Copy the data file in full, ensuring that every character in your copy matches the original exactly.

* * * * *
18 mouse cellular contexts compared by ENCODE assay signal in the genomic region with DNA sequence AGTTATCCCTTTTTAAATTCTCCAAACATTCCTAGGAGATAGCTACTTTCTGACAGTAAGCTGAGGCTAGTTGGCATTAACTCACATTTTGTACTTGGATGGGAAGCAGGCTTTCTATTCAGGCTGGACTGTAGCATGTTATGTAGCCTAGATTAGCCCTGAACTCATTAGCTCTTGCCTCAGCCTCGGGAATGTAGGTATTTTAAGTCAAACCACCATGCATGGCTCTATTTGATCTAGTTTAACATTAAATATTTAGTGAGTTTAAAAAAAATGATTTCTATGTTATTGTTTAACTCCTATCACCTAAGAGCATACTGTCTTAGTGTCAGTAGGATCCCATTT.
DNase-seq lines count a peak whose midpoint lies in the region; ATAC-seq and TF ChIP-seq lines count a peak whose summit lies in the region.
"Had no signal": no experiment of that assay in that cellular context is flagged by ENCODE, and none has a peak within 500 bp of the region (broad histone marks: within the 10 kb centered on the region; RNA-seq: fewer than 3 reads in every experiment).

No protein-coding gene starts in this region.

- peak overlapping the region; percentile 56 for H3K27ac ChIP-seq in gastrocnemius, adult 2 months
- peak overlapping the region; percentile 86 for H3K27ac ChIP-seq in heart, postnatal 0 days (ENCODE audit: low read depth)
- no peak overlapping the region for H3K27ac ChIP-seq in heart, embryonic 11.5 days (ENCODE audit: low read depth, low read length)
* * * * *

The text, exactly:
18 mouse cellular contexts compared by ENCODE assay signal in the genomic region with DNA sequence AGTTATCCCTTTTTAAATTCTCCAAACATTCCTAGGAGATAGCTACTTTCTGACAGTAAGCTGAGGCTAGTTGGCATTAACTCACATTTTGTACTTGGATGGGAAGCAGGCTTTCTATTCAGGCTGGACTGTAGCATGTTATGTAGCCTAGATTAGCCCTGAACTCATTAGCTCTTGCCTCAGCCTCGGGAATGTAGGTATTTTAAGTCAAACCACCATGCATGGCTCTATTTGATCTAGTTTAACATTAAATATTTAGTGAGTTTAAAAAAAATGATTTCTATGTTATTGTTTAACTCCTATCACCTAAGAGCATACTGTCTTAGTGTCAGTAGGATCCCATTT.
DNase-seq lines count a peak whose midpoint lies in the region; ATAC-seq and TF ChIP-seq lines count a peak whose summit lies in the region.
"Had no signal": no experiment of that assay in that cellular context is flagged by ENCODE, and none has a peak within 500 bp of the region (broad histone marks: within the 10 kb centered on the region; RNA-seq: fewer than 3 reads in every experiment).

No protein-coding gene starts in this region.

- peak overlapping the region; percentile 56 for H3K27ac ChIP-seq in gastrocnemius, adult 2 months
- peak overlapping the region; percentile 86 for H3K27ac ChIP-seq in heart, postnatal 0 days (ENCODE audit: low read depth)
- no peak overlapping the region for H3K27ac ChIP-seq in heart, embryonic 11.5 days (ENCODE audit: low read depth, low read length)